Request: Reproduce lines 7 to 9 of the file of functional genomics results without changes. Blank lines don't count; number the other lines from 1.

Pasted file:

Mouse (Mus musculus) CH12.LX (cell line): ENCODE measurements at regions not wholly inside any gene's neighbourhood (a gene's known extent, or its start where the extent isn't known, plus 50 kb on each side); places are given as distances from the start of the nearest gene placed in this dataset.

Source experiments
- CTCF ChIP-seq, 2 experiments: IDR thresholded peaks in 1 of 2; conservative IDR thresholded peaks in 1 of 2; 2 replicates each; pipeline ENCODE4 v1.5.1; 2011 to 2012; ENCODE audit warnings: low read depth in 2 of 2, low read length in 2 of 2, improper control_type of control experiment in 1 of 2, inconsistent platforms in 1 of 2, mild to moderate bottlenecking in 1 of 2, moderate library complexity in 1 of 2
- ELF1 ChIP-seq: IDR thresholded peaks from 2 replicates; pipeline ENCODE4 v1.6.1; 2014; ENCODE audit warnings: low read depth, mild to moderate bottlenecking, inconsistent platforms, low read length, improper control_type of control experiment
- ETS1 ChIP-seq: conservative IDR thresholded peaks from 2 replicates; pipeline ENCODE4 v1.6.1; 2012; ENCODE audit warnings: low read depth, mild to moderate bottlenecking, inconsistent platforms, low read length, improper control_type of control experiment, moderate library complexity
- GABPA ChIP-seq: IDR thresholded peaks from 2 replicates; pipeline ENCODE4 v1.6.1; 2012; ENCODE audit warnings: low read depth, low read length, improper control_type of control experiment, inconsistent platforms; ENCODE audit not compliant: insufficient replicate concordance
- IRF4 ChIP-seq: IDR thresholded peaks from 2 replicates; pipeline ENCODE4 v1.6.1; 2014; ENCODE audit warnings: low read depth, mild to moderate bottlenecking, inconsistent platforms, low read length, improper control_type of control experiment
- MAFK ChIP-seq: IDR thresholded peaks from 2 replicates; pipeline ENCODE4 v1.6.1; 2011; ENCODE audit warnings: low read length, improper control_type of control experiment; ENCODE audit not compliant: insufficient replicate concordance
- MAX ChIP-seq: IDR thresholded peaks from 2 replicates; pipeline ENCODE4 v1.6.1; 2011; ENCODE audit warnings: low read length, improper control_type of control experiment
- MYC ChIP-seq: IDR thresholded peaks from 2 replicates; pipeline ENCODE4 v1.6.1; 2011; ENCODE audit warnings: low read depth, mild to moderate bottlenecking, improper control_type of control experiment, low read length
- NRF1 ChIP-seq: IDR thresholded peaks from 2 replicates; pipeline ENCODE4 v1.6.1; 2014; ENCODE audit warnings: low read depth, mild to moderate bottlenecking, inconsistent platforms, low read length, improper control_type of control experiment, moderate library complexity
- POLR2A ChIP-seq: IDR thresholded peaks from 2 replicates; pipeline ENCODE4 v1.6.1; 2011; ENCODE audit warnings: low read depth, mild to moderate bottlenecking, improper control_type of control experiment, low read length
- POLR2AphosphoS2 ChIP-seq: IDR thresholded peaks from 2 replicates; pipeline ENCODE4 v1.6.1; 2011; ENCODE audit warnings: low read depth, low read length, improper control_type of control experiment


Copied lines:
- IRF4 ChIP-seq: IDR thresholded peaks from 2 replicates; pipeline ENCODE4 v1.6.1; 2014; ENCODE audit warnings: low read depth, mild to moderate bottlenecking, inconsistent platforms, low read length, improper control_type of control experiment
- MAFK ChIP-seq: IDR thresholded peaks from 2 replicates; pipeline ENCODE4 v1.6.1; 2011; ENCODE audit warnings: low read length, improper control_type of control experiment; ENCODE audit not compliant: insufficient replicate concordance
- MAX ChIP-seq: IDR thresholded peaks from 2 replicates; pipeline ENCODE4 v1.6.1; 2011; ENCODE audit warnings: low read length, improper control_type of control experiment